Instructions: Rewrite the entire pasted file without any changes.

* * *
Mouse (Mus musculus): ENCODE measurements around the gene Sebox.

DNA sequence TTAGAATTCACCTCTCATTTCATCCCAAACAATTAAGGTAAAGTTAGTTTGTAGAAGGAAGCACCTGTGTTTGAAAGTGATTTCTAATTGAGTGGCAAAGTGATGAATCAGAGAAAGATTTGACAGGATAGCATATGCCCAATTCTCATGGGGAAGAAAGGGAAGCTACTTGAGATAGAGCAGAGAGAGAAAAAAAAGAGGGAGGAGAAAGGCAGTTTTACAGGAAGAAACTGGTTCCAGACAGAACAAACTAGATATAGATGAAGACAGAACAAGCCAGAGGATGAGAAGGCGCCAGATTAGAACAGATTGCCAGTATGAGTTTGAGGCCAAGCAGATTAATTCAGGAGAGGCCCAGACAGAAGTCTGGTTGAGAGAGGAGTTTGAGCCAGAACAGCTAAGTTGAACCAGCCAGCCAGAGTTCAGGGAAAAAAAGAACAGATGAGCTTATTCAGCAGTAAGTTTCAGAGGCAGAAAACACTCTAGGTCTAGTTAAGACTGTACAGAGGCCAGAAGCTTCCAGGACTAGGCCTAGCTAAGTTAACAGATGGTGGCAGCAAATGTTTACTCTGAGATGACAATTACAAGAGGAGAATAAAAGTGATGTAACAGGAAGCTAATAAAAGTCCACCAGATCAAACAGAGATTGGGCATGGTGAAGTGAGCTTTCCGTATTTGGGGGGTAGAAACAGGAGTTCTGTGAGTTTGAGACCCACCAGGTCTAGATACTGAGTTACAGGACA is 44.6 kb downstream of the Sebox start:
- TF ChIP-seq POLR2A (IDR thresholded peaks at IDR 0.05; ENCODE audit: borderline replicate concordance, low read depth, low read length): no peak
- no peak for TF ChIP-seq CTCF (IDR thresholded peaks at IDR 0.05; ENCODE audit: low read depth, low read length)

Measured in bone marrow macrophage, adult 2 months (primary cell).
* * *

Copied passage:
Mouse (Mus musculus): ENCODE measurements around the gene Sebox.

DNA sequence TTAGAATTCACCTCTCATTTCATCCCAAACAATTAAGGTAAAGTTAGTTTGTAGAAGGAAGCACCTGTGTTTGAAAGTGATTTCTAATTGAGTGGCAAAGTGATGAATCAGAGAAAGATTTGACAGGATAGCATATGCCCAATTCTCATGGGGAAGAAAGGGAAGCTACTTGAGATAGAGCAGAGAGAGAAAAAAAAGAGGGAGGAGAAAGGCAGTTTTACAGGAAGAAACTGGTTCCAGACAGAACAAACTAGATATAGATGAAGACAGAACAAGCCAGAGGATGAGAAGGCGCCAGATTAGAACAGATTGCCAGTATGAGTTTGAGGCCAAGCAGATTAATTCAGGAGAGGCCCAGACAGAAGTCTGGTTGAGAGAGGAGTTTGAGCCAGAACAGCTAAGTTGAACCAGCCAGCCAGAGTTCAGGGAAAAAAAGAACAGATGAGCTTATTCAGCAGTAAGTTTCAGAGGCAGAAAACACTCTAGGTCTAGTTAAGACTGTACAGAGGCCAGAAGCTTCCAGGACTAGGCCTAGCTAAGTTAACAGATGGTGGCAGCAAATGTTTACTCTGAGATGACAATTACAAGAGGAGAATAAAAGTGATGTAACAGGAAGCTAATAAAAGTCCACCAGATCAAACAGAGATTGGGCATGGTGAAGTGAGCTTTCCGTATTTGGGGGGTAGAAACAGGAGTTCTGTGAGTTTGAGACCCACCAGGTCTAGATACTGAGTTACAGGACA is 44.6 kb downstream of the Sebox start:
- TF ChIP-seq POLR2A (IDR thresholded peaks at IDR 0.05; ENCODE audit: borderline replicate concordance, low read depth, low read length): no peak
- no peak for TF ChIP-seq CTCF (IDR thresholded peaks at IDR 0.05; ENCODE audit: low read depth, low read length)

Measured in bone marrow macrophage, adult 2 months (primary cell).